In shaded and north facing terrain cold snow can still be found above 7,000 feet. In the cold snow, pockets of wind drifted snow will be the greatest concern. Look for signs of wind loading in the softer snow and avoid likely trigger points like rollovers and just below ridges. Much like the persistent weak layers this problem is isolated and won’t be found everywhere but should be considered before committing to avalanche terrain.

Avalanche and Weather Outlook

The forecast for the week calls for slightly warmer temperatures each day with clear skies as high pressure dominates the region. The avalanche danger will remain the same until a shift occurs in the weather which looks to develop sometime this weekend.

If you get out into the backcountry, please share your observations on our public observation page.

Ski and ride safe.

The post Avalanche Advisory for March 19, 2019 appeared first on Missoula Avalanche.
 

Scott

Pin it!
Staff member
Lifetime Membership
Nov 1, 1998
69,263
11,371
113
47
W Mont
Current West Central Montana Avalanche Advisory
Posted: Mar 21, 2019 06:13 am
Is this email not displaying correctly?
View it in your browser.
Missoula Avalanche
Avalanche Advisory for March 21, 2019

moderate danger
View Full Advisory »
The avalanche danger for the West Central Montana backcountry remains MODERATE. Small loose wet avalanches are likely on sun-exposed terrain with potential for larger slides in extreme terrain. Larger dry avalanches are possible in isolated terrain and warrant careful evaluation of the snowpack before committing to avalanche terrain.

Good morning, this is Logan King with the West Central Montana Avalanche Center’s avalanche advisory for Thursday, March 21st, 2019. This danger rating does not apply to operating ski areas, expires at midnight tonight and is the sole responsibility of the U.S. Forest Service.

Weather and Snowpack

Mountain temperatures again this morning at most locations are just below freezing. No new snow has been seen for nearly a week and winds are light out of the E in the northern portion of the forecast area. Stronger winds can be found in the Southern Bitterroot from the SSE at 12 mph with gusts up to 17 mph.

Loose wet avalanches are likely throughout the forecast area. Avalanche activity will increase through the day and will be concentrated on the southern half of the compass. Loose wet slides are primarily small but can be hazardous if terrain traps are present. Yesterday we found a handful of loose wet slides (Pic) that were able to entrain large amounts of snow (Video1). Again most loose wets will be small but be aware that in big steep terrain they have the potential to be large and destructive (video2). Warm temperatures are also resulting in cornices loosing strength and the formation of glide cracks. Give both a wide berth because they can be unpredictable and present another complex and hard to predict hazard.

The next hazard is persistent slabs. We again found depth hoar yesterday that easily propagated in stability tests in areas with shallow snow (profile). The weak faceted snow is gaining strength but is deep enough in the snowpack that the warm temperatures haven’t been able to accelerate the process, this means that this problem can linger for a while. The persistent slabs are very isolated and will not be found everywhere but will produce large avalanches if failures occur. Carefully assess the snowpack before committing to avalanche terrain because high consequences can be expected in any slide involving these weak layers near the ground.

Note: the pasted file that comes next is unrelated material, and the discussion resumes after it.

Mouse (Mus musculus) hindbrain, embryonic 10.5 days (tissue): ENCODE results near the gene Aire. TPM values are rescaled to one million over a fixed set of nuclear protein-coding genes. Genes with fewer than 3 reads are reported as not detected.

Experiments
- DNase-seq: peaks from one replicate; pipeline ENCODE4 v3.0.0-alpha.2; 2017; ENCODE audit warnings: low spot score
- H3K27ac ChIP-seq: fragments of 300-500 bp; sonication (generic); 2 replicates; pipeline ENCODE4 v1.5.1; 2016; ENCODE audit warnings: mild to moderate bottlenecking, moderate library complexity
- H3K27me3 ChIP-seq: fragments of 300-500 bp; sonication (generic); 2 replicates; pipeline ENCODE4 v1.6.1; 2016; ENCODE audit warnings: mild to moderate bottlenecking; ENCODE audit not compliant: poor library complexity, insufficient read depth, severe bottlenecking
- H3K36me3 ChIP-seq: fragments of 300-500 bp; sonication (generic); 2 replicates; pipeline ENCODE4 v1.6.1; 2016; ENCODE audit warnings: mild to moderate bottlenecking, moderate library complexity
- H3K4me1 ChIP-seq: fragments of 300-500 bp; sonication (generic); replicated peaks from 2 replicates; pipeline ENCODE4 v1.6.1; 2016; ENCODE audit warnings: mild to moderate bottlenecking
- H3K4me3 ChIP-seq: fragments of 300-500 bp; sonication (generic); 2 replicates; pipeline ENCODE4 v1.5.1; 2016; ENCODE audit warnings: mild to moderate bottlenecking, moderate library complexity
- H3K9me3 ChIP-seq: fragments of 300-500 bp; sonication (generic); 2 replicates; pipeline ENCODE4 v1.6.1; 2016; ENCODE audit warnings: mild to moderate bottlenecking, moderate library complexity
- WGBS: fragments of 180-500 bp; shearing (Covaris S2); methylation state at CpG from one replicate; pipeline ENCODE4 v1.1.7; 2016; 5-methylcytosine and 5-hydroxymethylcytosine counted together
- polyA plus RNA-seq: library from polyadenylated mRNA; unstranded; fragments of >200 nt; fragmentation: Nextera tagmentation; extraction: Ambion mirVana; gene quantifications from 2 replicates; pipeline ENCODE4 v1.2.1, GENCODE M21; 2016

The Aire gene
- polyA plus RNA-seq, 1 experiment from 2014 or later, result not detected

Finally, isolated wind slabs can be found above 7,000 feet on cold or shaded aspects that have been wind-loaded (Pic). The lack of new snow and warm temperatures have slowed wind slab development and areas that have been loaded are gaining strength but the instability isn’t completely settled out yet. If you find yourself in soft snow, look for signs of wind loading before committing to steep terrain.

Avalanche and Weather Outlook

Warm and dry conditions will continue through Friday (forecast). Avalanche danger will continue to go through the daily cycle of a mid-day peak in activity before refreezing at night. Overall conditions will remain the same until this weekend when precipitation returns. Returning snow and rain will bump up avalanche hazard over the weekend.

If you get out into the backcountry, please share your observations on our public observation page.

Ski and ride safe.

The post Avalanche Advisory for March 21, 2019 appeared first on Missoula Avalanche.
 

Scott

Pin it!
Staff member
Lifetime Membership
Nov 1, 1998
69,263
11,371
113
47
W Mont
Missoula Avalanche
Avalanche Advisory for March 23, 2019

moderate danger
View Full Advisory »
The current avalanche danger for the West Central Montana backcountry is MODERATE. Widespread small avalanches with isolated larger slides will give way to more widespread avalanche activity as the day warms. The danger could reach CONSIDERABLE by the afternoon making natural avalanches possible. Careful route-finding and cautious snowpack evaluation are critical for backcountry travel today.

Good morning, this is Logan King with the West Central Montana Avalanche Center’s avalanche advisory for Saturday, March 23rd, 2019. This danger rating does not apply to operating ski areas, expires at midnight tonight and is the sole responsibility of the U.S. Forest Service.

Weather and Snowpack